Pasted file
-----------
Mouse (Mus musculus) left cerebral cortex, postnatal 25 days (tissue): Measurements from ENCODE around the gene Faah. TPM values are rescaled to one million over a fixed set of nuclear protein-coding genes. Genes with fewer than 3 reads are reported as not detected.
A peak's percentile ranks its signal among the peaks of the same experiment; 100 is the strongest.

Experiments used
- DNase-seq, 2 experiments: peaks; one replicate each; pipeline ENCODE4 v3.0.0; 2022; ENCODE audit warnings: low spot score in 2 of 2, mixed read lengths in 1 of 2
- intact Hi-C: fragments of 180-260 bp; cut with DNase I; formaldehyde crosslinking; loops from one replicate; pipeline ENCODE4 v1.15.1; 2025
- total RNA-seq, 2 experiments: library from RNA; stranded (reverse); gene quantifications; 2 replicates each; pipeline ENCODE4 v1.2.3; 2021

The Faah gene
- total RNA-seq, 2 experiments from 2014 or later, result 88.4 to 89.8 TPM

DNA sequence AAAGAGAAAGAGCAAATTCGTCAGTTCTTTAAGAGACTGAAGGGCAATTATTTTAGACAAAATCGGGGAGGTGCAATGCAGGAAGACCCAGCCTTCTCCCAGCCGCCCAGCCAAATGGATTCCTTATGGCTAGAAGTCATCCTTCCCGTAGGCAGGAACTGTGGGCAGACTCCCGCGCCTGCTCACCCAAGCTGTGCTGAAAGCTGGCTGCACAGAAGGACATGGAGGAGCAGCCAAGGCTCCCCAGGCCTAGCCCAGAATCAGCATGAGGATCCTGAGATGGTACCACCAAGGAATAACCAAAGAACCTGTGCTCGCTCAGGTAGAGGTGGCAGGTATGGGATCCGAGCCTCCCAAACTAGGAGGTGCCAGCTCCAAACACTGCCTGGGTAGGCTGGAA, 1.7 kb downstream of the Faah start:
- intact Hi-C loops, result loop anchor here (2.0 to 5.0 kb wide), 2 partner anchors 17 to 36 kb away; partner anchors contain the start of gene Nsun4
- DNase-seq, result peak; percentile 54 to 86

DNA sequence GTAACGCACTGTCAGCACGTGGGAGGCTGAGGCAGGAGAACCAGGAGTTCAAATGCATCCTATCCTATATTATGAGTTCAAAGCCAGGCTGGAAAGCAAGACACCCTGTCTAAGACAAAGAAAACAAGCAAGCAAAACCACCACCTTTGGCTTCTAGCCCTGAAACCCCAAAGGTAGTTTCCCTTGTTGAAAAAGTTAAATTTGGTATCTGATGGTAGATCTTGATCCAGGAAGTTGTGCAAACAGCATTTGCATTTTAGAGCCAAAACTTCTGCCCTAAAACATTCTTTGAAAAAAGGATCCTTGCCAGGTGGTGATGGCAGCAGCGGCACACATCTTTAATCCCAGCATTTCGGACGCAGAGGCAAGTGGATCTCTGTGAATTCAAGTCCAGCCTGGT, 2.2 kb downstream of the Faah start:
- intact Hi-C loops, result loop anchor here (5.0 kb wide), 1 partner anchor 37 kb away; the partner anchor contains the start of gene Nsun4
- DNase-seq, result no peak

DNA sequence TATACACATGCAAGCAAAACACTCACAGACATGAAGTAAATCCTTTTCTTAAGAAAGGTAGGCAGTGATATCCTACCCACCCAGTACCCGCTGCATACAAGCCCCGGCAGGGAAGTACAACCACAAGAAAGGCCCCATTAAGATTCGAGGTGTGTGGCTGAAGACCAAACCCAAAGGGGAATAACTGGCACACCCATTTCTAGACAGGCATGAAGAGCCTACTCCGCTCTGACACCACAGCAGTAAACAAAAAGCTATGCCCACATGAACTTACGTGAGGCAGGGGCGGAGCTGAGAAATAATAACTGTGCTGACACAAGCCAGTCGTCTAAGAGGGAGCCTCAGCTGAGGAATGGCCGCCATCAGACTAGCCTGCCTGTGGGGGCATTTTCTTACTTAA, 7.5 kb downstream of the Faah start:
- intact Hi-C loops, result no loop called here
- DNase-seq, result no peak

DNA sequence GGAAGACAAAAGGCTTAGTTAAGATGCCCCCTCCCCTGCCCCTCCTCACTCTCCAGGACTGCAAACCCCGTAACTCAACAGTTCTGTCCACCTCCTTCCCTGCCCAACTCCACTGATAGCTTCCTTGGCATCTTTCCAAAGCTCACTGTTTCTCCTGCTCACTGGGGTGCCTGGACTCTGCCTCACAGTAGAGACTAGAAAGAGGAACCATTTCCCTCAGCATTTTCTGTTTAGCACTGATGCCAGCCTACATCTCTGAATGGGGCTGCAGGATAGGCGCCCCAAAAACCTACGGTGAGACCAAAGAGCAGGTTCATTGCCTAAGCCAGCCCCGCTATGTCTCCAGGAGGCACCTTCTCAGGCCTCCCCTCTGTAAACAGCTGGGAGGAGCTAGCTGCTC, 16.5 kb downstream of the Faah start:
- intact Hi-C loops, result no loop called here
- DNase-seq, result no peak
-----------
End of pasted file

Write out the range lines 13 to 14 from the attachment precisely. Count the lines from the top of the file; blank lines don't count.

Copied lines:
- intact Hi-C loops, result loop anchor here (5.0 kb wide), 1 partner anchor 37 kb away; the partner anchor contains the start of gene Nsun4
- DNase-seq, result no peak